Using Big Data to Improve Forecasting
When you are dealing with a large volume of data, there are two solutions: increase computer performance or reduce the quantity of information needed.
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Technologies such as AI and big data have become increasingly proficient at spotting trends in large data sets. Indeed, so proficient have they become, that the University of Toronto's Ajay Agrawal, Joshua Gans, Avi Goldfarb argue that lowering the cost of prediction will be the main benefit delivered by AI in the near term.
A sign of the progress being made comes via a recent paper from researchers at the University of Cordoba, which chronicles the work they've done in producing an accurate forecasting machine. They were able to provide accurate forecasts with less data than has been used in previous models.
"When you are dealing with a large volume of data, there are two solutions. You either increase computer performance, which is very expensive, or you reduce the quantity of information needed for the process to be done properly, " the authors explain.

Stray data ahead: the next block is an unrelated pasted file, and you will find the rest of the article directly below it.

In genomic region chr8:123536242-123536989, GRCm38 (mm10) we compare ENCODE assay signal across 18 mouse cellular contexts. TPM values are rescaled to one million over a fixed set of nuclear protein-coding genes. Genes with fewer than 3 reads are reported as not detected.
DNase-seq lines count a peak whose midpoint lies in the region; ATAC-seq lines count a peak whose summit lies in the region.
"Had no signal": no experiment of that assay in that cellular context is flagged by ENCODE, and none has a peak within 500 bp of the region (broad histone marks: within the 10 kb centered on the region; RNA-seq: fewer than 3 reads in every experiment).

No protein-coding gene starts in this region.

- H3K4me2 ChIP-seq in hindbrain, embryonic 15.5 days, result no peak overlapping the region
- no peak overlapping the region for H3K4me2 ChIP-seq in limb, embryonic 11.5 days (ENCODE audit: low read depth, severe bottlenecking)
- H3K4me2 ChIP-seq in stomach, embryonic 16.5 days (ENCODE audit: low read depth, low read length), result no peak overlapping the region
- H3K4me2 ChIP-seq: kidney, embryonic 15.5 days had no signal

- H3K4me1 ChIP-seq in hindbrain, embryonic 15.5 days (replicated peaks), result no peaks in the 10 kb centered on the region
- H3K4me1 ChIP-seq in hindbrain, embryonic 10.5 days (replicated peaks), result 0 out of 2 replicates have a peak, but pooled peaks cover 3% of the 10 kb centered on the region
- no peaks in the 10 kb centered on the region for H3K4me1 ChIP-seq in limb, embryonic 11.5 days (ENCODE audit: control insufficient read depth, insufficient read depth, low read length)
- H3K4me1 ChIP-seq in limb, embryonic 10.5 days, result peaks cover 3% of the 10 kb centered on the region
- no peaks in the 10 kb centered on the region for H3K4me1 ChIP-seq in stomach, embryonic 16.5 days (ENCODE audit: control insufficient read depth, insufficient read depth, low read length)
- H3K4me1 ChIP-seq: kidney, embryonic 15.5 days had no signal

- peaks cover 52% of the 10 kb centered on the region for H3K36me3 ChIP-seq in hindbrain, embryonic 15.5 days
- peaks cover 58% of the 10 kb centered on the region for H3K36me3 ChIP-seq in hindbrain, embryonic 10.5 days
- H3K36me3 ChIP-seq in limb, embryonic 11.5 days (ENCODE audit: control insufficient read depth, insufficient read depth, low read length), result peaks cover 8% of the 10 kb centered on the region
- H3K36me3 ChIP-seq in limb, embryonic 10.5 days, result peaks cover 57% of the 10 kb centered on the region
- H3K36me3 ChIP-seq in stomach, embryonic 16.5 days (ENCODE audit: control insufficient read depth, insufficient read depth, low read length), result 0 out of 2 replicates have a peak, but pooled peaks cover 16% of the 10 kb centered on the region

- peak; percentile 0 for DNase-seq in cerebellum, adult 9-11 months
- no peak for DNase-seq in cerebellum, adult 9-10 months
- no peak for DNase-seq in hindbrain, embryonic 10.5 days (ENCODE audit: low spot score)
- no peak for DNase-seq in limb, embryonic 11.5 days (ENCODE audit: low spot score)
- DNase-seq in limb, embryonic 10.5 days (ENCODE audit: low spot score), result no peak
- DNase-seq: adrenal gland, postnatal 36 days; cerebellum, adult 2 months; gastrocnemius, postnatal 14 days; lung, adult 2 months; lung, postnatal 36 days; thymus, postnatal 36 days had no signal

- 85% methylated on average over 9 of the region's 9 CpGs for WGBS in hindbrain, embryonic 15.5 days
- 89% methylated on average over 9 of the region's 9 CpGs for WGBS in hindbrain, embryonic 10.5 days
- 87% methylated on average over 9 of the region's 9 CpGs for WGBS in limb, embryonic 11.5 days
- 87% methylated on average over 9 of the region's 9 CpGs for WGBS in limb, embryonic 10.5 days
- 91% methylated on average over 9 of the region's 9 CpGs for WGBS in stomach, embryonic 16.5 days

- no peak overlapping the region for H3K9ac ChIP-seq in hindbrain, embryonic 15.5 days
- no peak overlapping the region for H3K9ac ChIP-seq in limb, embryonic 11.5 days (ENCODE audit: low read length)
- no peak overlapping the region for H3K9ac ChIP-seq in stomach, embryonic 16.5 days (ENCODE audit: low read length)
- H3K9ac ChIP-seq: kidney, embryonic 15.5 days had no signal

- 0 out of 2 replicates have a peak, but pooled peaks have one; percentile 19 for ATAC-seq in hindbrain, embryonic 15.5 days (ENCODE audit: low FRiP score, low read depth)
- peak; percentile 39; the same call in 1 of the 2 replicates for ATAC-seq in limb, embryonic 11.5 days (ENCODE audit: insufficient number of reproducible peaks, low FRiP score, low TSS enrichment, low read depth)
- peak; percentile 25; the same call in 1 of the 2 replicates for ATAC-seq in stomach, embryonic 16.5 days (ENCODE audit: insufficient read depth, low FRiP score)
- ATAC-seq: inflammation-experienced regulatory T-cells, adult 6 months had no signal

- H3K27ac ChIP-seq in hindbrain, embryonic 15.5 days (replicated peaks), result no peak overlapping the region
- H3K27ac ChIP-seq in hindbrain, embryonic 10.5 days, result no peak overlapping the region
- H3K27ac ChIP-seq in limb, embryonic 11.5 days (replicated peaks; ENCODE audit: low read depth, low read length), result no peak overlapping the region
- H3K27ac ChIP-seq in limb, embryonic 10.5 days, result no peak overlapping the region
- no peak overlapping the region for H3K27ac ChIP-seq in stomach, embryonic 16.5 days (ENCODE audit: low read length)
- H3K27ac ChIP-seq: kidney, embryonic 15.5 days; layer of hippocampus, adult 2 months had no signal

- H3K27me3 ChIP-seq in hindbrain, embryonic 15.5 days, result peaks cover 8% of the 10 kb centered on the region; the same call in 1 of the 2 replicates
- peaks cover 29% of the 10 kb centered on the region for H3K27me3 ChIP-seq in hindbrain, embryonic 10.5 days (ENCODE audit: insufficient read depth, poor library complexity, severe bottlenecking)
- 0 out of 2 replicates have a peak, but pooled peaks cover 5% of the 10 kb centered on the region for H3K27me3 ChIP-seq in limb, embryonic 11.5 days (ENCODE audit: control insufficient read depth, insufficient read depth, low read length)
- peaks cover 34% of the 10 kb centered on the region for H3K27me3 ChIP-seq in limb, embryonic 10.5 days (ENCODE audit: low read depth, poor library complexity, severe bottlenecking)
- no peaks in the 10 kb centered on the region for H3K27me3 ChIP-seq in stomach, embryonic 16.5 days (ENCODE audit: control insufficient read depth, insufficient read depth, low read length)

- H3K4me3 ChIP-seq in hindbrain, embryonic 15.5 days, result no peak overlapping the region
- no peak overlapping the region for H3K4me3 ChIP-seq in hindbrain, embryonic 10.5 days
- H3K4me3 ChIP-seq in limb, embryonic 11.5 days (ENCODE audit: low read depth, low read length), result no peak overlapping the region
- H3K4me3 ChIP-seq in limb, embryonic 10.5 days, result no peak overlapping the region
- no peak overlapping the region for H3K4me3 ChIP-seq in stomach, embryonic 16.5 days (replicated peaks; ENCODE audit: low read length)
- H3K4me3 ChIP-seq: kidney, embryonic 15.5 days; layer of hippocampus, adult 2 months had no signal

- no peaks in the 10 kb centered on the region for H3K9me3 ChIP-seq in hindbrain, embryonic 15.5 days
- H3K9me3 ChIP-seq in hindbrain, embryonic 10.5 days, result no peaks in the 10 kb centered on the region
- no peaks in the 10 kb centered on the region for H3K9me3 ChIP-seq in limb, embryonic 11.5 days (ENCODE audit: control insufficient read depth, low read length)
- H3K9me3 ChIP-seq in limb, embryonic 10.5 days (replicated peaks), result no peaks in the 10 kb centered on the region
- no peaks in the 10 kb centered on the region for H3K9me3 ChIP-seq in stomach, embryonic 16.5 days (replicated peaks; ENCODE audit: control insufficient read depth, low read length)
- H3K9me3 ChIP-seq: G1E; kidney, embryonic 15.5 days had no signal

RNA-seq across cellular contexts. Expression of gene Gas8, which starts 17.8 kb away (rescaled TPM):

The authors believe that producing reliable results from a predictive model requires both a good number of variables, and a good number of examples to play with. The researchers attempted to reduce the number of examples by focusing on quality rather than quantity, thus hopefully reducing the amount of computing power required to derive meaningful results.
"We have developed a technique that can tell you which set of examples you need so that the forecast is not only reliable but could even be better," the researchers explain.
Indeed, in some instances they were able to reduce the amount of data fed into the system by around 80% without reducing the overall accuracy of the predictions. This not only saves computing power, but also the amount of energy used reduces, the time taken to process the data, and ultimately the cost of making the predictions.
If you're looking for real-time insights, this can be especially important, as both the timeliness of the predictions improve, but also the lowering of costs make it more cost effective to perform more frequent predictions.
Suffice it to say, the system has only thus far been used in laboratory environments, but it's nonetheless an interesting sign of the progress being made in making predictions more affordable.
Published at DZone with permission of Adi Gaskell, DZone MVB. See the original article here.
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